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ArmA dev confirms: staff arrested, accused of spying by Greek authorities

UPDATE: Bohemia claims staff were on holiday, not on a research mission for ArmA 3.

UPDATE 2: ArmA developer Bohemia Interactive has claimed two of its staff were on holiday on the Greek island of Lemnos before they were arrested - not on a research mission for ArmA 3.

Company CEO Marek Spanel this evening issued Eurogamer the following statement on the issue:

"We can confirm that two Bohemia Interactive employees, our colleagues and friends, were arrested during their holiday trip to Lemnos. They visited the island with the sole purpose of experiencing the island's beautiful surroundings.

"Since its establishment in 1999, Bohemia Interactive has created games based only upon publicly available information. We always respect the law and we've never instructed anybody to violate the laws of any country. The same is true for Arma 3.

"Currently, all our effort goes towards supporting the guys over there, as well as their friends and families affected by this difficult situation. We sincerely hope that this is an unfortunate misunderstanding of their passion as artists and creators of virtual worlds."

The Czech Embassy has confirmed that the pair were transferred to Lesbos Island where a prosecutor will determine whether they will be accused of espionage at a hearing set for Wednesday or Thursday.

UPDATE 1: It looks like an ArmA fan tried to warn Bohemia against taking snaps of the Greek military base at the centre of the arrest of two developers over a month ago.

Greek gamer Cyplon took to the Bohemia Interactive forum on 1st August 2012 to protest against the Limnos military air base being modelled because he felt it would be difficult to appreciate a game that "exposes our defences to the rest of the world" (thanks to Eurogamer reader dose for the link to the cached version of the forum thread).

"On the island of Limnos is a military air base," Cyplon wrote. "It is illegal to take photographs of this base, yet the ArmA development team are creating a 3D model of the base, most likely based on photos which they took illegally (as well as the satellite photos which aren't illegal).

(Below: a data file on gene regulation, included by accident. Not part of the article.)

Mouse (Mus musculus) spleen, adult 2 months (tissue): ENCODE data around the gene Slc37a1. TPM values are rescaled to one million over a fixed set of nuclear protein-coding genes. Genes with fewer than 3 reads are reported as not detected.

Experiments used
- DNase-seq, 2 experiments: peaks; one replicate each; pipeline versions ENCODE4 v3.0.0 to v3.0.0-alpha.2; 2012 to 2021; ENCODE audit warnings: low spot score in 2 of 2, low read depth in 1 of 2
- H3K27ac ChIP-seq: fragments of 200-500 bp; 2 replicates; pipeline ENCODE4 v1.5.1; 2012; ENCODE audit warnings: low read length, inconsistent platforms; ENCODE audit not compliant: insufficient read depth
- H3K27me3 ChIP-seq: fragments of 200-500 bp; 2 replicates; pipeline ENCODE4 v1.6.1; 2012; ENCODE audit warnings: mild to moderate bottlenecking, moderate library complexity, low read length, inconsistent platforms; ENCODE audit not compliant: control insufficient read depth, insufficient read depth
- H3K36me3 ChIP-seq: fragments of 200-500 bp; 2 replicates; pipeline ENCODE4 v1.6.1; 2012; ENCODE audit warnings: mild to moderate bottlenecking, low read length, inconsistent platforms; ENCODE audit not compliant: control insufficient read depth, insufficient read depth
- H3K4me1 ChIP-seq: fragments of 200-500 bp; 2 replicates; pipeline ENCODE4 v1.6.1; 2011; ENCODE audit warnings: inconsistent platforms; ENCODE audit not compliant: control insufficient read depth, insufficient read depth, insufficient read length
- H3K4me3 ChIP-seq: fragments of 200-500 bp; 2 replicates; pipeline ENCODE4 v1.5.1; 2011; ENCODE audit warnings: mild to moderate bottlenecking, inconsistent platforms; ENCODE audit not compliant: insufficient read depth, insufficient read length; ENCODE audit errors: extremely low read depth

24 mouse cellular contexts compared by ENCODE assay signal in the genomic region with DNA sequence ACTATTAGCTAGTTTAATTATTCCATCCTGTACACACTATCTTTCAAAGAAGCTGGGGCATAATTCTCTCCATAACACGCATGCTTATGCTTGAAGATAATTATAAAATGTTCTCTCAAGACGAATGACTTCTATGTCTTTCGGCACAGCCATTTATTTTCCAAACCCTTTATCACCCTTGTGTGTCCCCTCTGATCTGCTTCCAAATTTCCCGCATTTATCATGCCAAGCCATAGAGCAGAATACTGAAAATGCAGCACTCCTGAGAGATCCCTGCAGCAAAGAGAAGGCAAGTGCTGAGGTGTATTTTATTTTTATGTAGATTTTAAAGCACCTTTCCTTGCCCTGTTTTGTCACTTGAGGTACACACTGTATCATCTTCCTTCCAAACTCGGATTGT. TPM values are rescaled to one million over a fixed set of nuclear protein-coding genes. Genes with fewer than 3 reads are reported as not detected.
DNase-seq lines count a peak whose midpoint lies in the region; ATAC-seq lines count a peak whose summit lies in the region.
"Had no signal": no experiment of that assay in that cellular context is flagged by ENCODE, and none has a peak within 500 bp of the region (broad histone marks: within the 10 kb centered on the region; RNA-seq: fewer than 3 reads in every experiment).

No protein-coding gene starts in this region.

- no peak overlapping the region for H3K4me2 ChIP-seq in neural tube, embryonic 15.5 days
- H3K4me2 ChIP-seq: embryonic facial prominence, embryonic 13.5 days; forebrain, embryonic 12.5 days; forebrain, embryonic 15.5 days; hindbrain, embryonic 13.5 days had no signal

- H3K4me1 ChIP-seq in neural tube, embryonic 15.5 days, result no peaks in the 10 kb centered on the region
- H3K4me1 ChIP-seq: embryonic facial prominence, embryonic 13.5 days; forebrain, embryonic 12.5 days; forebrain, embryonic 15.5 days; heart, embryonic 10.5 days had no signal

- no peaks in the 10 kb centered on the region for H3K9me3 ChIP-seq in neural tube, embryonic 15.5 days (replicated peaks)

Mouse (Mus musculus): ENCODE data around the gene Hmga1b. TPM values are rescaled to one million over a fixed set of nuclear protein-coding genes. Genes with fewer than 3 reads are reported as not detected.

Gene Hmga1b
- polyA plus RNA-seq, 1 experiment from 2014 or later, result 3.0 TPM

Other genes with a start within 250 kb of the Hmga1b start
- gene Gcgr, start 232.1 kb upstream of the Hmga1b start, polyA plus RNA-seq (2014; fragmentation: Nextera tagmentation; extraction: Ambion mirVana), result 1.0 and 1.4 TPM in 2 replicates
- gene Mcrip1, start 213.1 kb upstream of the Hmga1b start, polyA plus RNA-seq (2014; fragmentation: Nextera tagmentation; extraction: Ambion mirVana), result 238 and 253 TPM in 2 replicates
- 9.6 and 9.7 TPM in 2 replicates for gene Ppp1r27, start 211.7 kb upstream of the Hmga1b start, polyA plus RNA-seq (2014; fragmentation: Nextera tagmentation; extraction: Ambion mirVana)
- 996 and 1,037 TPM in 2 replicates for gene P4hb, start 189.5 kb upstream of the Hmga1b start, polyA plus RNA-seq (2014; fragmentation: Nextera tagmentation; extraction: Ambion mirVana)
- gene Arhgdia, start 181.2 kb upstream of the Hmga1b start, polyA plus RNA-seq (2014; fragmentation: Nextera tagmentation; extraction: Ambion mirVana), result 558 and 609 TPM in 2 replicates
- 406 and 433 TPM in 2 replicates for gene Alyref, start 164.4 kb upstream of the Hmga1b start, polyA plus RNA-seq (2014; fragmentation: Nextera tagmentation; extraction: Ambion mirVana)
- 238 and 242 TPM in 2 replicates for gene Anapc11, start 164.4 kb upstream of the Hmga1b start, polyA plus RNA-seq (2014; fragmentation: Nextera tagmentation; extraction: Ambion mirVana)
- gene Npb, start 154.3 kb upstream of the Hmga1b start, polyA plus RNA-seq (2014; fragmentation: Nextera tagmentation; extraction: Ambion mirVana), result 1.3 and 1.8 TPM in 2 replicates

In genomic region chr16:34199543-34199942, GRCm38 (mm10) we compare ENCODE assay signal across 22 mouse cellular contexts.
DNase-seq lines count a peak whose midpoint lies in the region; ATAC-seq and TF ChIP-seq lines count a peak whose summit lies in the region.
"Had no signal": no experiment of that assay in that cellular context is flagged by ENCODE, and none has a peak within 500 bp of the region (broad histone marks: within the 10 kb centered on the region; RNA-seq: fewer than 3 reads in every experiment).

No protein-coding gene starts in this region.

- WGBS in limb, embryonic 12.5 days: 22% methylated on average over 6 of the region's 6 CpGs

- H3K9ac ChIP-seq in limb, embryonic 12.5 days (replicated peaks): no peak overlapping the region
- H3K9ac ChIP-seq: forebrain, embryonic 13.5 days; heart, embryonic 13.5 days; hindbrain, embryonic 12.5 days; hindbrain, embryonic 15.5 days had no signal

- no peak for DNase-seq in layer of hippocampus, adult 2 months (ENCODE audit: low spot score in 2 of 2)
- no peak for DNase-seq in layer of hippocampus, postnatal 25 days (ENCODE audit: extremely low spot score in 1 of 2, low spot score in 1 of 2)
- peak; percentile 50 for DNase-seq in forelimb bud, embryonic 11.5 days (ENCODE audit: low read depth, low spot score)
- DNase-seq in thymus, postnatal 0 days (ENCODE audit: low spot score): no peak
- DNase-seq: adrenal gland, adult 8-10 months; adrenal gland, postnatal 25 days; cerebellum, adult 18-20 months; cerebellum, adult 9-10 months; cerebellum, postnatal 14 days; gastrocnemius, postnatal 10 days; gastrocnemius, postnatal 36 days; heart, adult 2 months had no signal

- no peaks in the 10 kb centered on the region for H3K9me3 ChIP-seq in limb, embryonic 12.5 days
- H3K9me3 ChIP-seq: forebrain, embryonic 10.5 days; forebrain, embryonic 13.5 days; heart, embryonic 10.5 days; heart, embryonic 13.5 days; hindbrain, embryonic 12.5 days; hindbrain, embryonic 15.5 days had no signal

"Had this been an American base, or any other country with a large population of whom may purchase ArmA 3, it is likely that such an act would not have been performed due to the risk of the country banning the game from being sold there. Hence, I find it disrespectful to do so. At the very least, the ArmA team should modify the base so that it is not an accurate representation of the existing base.

"All this time the ArmA series has been based on fictional locations, but now have chosen to create a game on a real location. Of all locations in the World, Limnos - one of the only islands in the Aegean with a military air base, is being replicated, regardless of the tensions between Greece and Turkey which are ongoing (you don't hear it on the news unless you are from Greece or Turkey). Great choice for a first location!

"This is equivalent to creating an ArmA game replicating the Gaza strip, which would very likely anger Israel. I'm sure some of you may argue that if it were this easy for the developers to obtain such details of the base then it would be of no difficulty for Turkey. True, I doubt that the base has anything top secret anyway. However, you aren't just providing a 3D model, but also a matured military simulator from which Turkey may practice infiltrations of the base. It is like the development team modelling the inside of your house. I'm sure you would feel threatened if this were to happen to you. Indeed, on the bright side the Greek military can practice defensive tactics, but that can be done in real life anyway."

Cyplon went on to protest at the use of American troops carrying US flags on the virtual recreation of the Greek island and not Greek troops as "disrespectful".

"It suggests that they would not be able to defend their own country, which if history has taught us anything, they are very well capable of doing regardless of economic troubles," he said.

ORIGINAL STORY: Two staff members from ArmA developer Bohemia Interactive have been arrested on charges of espionage by Greek authorities, the studio has confirmed.

The two Czech developers, aged 28 and 33, were detained as they photographed a military installation on the island of Lemnos.

A third installment of ArmA, the tactical military shooter series which spawned hit zombie spin-off DayZ, has already been confirmed as featuring the Greek island.

The pair were found to have videotaped and photographed military camps, Greek newspaper News237 reported.

Their explanation was that the material would be used to aid the development of Arma 3.

Bohemia Interactive boss Marek Spanel confirmed the news on the company's official forum.

"This is true," Spanel said. "We prefer this topic not to be discussed on our forums at the moment, at least until we know more specific details about the case."

The case sparks memories of the plight of 14 plane-spotters, who were arrested by Greek police in November 2001. The group had been photographing aircraft following a display by the Greek Air Force.

Charged with spying, they were threatened with the 20-year maximum prison sentence. The group were held for six weeks before their release on £9000 bail, although legal rumblings of prison sentences persisted until a final appeal a year later.

Eurogamer has contacted Bohemia Interactive for more information, we'll update if we hear back.

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